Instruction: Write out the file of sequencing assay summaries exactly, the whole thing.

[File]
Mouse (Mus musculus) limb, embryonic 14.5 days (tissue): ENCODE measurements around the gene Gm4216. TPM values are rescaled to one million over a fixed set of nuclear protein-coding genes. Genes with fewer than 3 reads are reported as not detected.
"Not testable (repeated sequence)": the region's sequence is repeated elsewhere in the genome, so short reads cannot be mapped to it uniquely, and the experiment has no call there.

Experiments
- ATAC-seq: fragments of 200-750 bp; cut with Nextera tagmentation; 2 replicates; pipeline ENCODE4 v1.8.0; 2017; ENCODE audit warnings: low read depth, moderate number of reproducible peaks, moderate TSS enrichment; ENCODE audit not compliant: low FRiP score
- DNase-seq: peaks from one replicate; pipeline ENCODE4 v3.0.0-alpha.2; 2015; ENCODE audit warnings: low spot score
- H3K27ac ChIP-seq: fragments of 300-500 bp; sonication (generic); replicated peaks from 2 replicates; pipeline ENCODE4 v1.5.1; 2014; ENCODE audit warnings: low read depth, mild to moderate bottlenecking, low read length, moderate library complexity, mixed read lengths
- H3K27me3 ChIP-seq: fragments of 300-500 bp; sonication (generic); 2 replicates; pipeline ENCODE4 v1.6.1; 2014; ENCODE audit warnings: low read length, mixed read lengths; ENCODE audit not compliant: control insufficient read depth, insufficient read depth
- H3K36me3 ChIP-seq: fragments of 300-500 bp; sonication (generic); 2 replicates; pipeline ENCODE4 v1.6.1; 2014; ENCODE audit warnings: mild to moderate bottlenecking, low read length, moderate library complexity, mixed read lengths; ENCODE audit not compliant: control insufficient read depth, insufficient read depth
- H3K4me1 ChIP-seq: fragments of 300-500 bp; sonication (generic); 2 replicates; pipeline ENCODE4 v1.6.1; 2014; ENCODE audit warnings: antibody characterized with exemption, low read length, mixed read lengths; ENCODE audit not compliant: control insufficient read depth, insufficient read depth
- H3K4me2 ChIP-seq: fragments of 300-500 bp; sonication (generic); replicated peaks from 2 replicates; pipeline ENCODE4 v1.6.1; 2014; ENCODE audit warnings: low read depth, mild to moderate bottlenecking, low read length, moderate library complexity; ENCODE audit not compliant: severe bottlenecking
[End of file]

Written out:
Mouse (Mus musculus) limb, embryonic 14.5 days (tissue): ENCODE measurements around the gene Gm4216. TPM values are rescaled to one million over a fixed set of nuclear protein-coding genes. Genes with fewer than 3 reads are reported as not detected.
"Not testable (repeated sequence)": the region's sequence is repeated elsewhere in the genome, so short reads cannot be mapped to it uniquely, and the experiment has no call there.

Experiments
- ATAC-seq: fragments of 200-750 bp; cut with Nextera tagmentation; 2 replicates; pipeline ENCODE4 v1.8.0; 2017; ENCODE audit warnings: low read depth, moderate number of reproducible peaks, moderate TSS enrichment; ENCODE audit not compliant: low FRiP score
- DNase-seq: peaks from one replicate; pipeline ENCODE4 v3.0.0-alpha.2; 2015; ENCODE audit warnings: low spot score
- H3K27ac ChIP-seq: fragments of 300-500 bp; sonication (generic); replicated peaks from 2 replicates; pipeline ENCODE4 v1.5.1; 2014; ENCODE audit warnings: low read depth, mild to moderate bottlenecking, low read length, moderate library complexity, mixed read lengths
- H3K27me3 ChIP-seq: fragments of 300-500 bp; sonication (generic); 2 replicates; pipeline ENCODE4 v1.6.1; 2014; ENCODE audit warnings: low read length, mixed read lengths; ENCODE audit not compliant: control insufficient read depth, insufficient read depth
- H3K36me3 ChIP-seq: fragments of 300-500 bp; sonication (generic); 2 replicates; pipeline ENCODE4 v1.6.1; 2014; ENCODE audit warnings: mild to moderate bottlenecking, low read length, moderate library complexity, mixed read lengths; ENCODE audit not compliant: control insufficient read depth, insufficient read depth
- H3K4me1 ChIP-seq: fragments of 300-500 bp; sonication (generic); 2 replicates; pipeline ENCODE4 v1.6.1; 2014; ENCODE audit warnings: antibody characterized with exemption, low read length, mixed read lengths; ENCODE audit not compliant: control insufficient read depth, insufficient read depth
- H3K4me2 ChIP-seq: fragments of 300-500 bp; sonication (generic); replicated peaks from 2 replicates; pipeline ENCODE4 v1.6.1; 2014; ENCODE audit warnings: low read depth, mild to moderate bottlenecking, low read length, moderate library complexity; ENCODE audit not compliant: severe bottlenecking